The Carrie Diaries is a fun retro series about a young girl finding her footing in big city Manhattan in the 1980s. The girl in question … Carrie Bradshaw of Sex and the City fame. The only issue with the series is that it’s a new take on wildly popular characters we have come to know in six seasons and two films. Since we’ve known these characters for more than 10 years, can a series really justify making changes?
The series follows Candace Bushnell’s Carrie Bradshaw’s life more closely than the version we know from television and films. However, this Carrie does call into question our perspective about the unlucky in love fashionista. Can a girl with such fabulous teen years be so relatable?
1. Carrie's Daddy Issues
Carrie (Sarah Jessica Parker) didn’t have a dad in the HBO series. In the episode “A ‘Vogue’ Idea” she confesses that her dad abandoned her family. This explains why she was consistently drawn to older men like Mr. Big (Chris Noth) and Aleksandr Petrovsky (Mikhail Baryshnikov). However, in the CW teen series, Carrie (AnnaSophia Robb) has lost her mother. Her father Tom Bradshaw (Matt Letscher) is doting, attentive, and pretty respectful. The shift does work to change the way we'd analyze the behavior of adult Carrie, just a bit.
2. How They Met
In the Sex and the City 2, Carrie describes how she met all of her friends: first Charlotte (Kristen Davis), then Miranda (Cynthia Nixon), then finally Samantha (Kim Cattrall). However, on the Carrie Diaries, young Carrie meets a young Samantha (Lindsey Gort), who is cousins with Carrie’s sex-obsessed school rival Donna LeDonna (Chloe Bridges). From a narrative perspective, it makes sense. Young Carrie has a friend like Charlotte in overachieving Mouse (Ellen Wong) and snarky Maggie Landers (Katie Findlay). Also, Samantha is a fan favorite. But it calls into question why the show would alter the canon if it would so readily pander to fans of the HBO series.
3. Carrie's Lost Virginity
Older Carrie confesses she lost her virginity in a Sean Bateman’s rec room on a ping pong table (something more or less... relatable). In The Carrie Diaries, rather than losing her virginity to her boyfriend Sebastian Kydd (Austin Butler) she loses it to a young playwright Adam Weaver (Chris Wood). This is symptomatic of the need to paint a young Carrie Bradshaw of having fabulous teenage years. If she grows up to be a “the last single girl” at 40 years old who makes poor choices with men, money, and her life the series seems more like a tragedy.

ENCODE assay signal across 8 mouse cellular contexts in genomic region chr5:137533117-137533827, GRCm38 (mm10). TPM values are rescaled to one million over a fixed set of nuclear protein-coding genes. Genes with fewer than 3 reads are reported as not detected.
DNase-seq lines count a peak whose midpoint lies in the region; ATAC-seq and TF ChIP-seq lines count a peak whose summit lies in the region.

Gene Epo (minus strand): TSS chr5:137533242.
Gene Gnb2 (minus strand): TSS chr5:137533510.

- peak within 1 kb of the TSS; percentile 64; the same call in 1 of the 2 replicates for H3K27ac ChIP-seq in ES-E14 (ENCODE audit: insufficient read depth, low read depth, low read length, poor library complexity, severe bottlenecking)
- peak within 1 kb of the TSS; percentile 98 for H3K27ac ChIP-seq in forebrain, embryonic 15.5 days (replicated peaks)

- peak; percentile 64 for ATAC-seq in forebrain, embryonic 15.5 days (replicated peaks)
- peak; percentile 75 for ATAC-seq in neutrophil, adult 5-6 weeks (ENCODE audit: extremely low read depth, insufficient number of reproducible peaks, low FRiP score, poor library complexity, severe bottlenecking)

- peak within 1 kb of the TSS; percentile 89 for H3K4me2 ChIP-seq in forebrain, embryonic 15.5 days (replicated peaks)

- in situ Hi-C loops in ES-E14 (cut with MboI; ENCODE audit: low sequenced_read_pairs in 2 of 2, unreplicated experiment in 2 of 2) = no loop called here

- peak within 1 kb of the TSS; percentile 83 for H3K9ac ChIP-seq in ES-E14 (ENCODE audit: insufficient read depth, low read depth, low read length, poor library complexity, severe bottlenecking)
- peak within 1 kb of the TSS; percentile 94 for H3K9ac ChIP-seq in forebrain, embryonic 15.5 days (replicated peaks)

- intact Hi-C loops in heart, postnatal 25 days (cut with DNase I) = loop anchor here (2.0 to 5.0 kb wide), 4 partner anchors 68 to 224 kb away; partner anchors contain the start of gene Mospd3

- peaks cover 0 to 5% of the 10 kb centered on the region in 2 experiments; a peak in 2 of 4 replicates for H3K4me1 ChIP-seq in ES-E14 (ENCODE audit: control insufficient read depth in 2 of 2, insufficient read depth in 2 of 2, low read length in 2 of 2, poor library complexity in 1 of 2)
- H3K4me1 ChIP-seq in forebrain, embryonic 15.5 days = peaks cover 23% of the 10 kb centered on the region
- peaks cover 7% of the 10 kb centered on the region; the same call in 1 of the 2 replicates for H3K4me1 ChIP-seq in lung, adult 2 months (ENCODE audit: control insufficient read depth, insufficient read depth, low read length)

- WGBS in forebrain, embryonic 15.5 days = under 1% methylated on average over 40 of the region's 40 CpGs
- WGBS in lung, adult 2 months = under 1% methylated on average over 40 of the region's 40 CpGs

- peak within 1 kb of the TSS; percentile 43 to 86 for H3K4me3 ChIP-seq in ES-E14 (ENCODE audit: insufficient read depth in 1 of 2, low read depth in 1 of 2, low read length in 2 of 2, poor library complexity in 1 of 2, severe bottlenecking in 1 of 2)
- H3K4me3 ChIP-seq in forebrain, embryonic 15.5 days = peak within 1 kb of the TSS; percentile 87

4. The Escapades of Samantha
Gort’s portrayal of Samantha is the right blend of a wink and a nod to Catrall’s unique cadence and over the top behavior with a fresh take on the character. Catrall’s Samantha represented successful women with more traditionally "masculine" attitudes on sex. Echoing adult Samantha's business savvy, Gort’s Samantha can scam her way into something fabulous. She isn’t as sex-obsessed as Catrall’s Samantha, but she does have sex pretty indiscriminately in the 1980s with AIDS on the rise. The prospect of Samantha having a ton of sex for 30 years is a little excessive if you stop to think about it.
5. Carrie Doesn’t Struggle at All
Adult Carrie is always struggling but handles it with grace. She can’t pay her bills but can use her cache in Manhattan nightlife to still live fabulously. However, young Carrie has no real problems. She’s upper-middle class, is able to accept an internship at Interview magazine during with her school schedule, and she has rich boy after rich boy interested in her. The series is lighthearted and doesn’t really offer Bradshaw any character building struggles. So why is the woman we meet in her adult years so harried?
Here's a video that shows all the similarities of the two series.
With Christmas behind us (see you next year, Love Actually) and Valentine's Day around the corner, it's officially open season for romantic comedies. And who loves romantic comedies more than Mindy Kaling/Mindy Lahiri, creator of the best romantic comedy on TV/lovable OBGYN? Both Kaling and her fictional counterpart are confessed Nora Ephron fanatics – but the real question is, which one is their favorite?
It's a question that many of us, in one point in our lives, will face: You've Got Mail or Sleepless in Seattle? Some argue that YGM is a weak imitation of SIS, while others find that the digital rom-com is actually more romantic – after all, it's filled with that witty banter that's been a genre mainstay since before the days of The Taming of the Shrew... a factor that Sleepless misses out on. The Washington-set romance, on the other hand, has that magical (dare I say fantasy-like?) notion of love at first sight. It's a tough battle for sure (and that's not even factoring When Harry Met Sally into the mix).
There are many Ephron references sprinkled like Easter eggs throughout the series – there's the fact that Mindy takes personal offense that Danny refers to When Harry Met Sally as "When Doofus Met Dummy." There's even an episode laden with mistaken identity, technology-propelled flirting entitled "You've Got Sext."